5 Tips You Need To Know About Employee Background Checks
Employee background checks are a useful and eye-opening tool for any size business. Why? They can help with your hiring choices, promotion decisions, or employee transfers.
Once you have used an employee background report, it is easy to just place them in a file and forget them. But, like most aspects of business, the handling of background checks is subject to government rules.
Two Federal Agencies Outline How To Properly Conduct An Employee Background Check And Then How To File Them.
The Equal Employment Opportunity Commission (EEOC) and the Federal Trade Commission (FTC) both regulate federal laws and regulations that apply to businesses conducting background checks. The EEOC monitors the use of background checks to reduce discrimination, and the FTC enforces Fair Credit Reporting Act (FCRA), which gives employers guidelines for background checks.
5 Tips To Properly Conduct A Background Check:
Tip #1: Keep The Person Informed About The Background Check – You must inform your potential employee that you intend to run a background check on them when submitting an employment application and notify them how it will affect your decision to hire them. This information must be supplied on its own, and not buried in an application or agreement.
Tip #2: Get Written Consent – It is important to make sure all potential employees (or employees) are on board with you conducting a background check on them. That said, here are two points to review:
  • It is acceptable to consider only applicants who will submit to a background check.
  • If a potential employee refuses, this might raise some red flags.
Tip #3: Consider An Investigative Report For High Profile/Risk Positions – Investigative reports are more thorough background checks that include inquiry into the character and reputation of the candidate. This information is gathered through interviews with the applicant’s acquaintances; therefore, these reports are more costly to obtain than an average background check. By the way, you must share the results of an investigative report with the employee if they request this information.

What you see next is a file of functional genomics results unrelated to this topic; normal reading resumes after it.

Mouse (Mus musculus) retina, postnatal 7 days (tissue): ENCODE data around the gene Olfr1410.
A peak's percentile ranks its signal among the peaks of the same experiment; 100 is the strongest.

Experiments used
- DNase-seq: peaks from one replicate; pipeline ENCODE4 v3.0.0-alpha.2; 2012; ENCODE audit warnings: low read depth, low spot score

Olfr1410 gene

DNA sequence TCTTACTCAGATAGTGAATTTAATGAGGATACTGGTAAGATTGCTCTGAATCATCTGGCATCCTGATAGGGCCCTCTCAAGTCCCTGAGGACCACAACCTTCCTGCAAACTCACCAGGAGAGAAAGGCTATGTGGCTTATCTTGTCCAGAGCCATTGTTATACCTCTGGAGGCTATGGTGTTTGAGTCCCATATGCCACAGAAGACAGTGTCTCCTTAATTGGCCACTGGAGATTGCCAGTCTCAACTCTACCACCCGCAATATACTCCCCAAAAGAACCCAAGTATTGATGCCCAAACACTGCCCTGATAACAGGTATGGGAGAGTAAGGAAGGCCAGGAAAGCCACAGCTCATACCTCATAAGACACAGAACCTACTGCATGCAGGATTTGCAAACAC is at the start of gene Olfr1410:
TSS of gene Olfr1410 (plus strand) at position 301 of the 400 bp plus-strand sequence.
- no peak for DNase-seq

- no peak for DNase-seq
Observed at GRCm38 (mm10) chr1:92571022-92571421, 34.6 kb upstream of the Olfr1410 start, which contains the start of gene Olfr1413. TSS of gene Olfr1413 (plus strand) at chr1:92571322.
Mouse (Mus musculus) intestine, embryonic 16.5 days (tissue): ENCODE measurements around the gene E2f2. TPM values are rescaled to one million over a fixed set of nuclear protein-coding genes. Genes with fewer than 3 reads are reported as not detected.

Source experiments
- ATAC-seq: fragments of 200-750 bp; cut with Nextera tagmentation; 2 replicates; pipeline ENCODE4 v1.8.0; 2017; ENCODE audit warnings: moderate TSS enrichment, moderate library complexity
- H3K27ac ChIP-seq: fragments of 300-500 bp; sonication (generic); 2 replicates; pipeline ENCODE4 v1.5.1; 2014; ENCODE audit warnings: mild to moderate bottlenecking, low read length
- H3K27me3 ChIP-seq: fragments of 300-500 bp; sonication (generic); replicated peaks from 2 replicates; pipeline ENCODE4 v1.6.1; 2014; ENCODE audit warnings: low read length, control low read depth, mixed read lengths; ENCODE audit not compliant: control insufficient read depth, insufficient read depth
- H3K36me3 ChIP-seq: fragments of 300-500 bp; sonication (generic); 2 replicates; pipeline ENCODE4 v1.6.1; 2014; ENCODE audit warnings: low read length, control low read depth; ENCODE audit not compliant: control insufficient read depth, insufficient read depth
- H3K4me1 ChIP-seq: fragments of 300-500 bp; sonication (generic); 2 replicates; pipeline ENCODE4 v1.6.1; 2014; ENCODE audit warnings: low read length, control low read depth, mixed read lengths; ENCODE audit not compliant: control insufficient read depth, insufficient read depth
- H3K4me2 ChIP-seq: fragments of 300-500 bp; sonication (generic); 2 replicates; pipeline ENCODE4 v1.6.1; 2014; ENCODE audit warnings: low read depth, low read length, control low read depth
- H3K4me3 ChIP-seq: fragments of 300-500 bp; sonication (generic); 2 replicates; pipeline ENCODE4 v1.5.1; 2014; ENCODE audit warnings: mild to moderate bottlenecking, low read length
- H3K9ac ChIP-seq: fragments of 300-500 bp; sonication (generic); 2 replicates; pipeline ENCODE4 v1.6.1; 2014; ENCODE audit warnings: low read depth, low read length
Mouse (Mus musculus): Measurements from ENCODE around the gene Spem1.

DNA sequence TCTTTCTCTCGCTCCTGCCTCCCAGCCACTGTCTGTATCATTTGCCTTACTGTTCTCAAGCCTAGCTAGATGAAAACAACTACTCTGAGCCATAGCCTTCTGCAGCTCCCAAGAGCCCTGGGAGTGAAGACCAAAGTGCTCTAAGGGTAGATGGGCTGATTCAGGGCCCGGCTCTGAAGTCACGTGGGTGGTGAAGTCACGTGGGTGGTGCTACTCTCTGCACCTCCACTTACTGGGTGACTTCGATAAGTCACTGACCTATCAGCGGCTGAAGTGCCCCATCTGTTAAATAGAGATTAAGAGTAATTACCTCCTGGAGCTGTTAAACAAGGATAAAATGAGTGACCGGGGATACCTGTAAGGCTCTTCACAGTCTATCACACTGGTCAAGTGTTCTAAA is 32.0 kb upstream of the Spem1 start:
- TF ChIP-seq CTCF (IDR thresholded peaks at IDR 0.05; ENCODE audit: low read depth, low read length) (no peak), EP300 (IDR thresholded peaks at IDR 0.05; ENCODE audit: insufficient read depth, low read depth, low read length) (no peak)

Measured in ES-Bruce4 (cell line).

Tip #4: Inform Applicants If Their Report Is Unsatisfactory – If you decide against hiring or promoting someone based on their background check report, you must inform them and provide a copy of the report. Additionally, you must discuss the information with them before your final decision (as well as provide them with a copy).
Tip #5: Know What Constitutes Discrimination – The EEOC’s function is to keep employers from using background check information in a discriminatory manner. Be sure to comply with the guidelines laid out by this organization regarding race, sex, religion, disability, age, or medical history.
Various Types Of Background Checks:
We have compiled a list of information that other employers often consult as part of a pre-employment check. As always, consult with HR professionals or a law firm that specializes in this area to ensure your business is following your governing laws.
  • Credit Reports
  • Criminal Records
  • Lie Detector Tests
  • Medical Records
  • Military Service
  • School Records
  • Workers’ Compensation Records
Here Are Two IMPORTANT Warnings From The EEOC:
  • #1: When basing employment decisions on background issues, employers should not use a policy or practice that excludes people with certain criminal records if the policy or practice significantly disadvantages individuals.
  • #2: You must be understanding when a person’s disability would affect their role or performance; therefore, it is recommended for the job applicant to demonstrate his or her ability to do what is required of them.
Executive Summary: The information you gain from a background check can be invaluable to your business. Be sure to keep applicants and current employees informed about their rights concerning background checks. Take advantage of investigative reports and additional background information when considering applicants for high-profile positions and promotions. Remember to follow EEOC and FCRA guidelines linked in this article, and you will have no trouble incorporating this useful tool into your hiring and promoting process.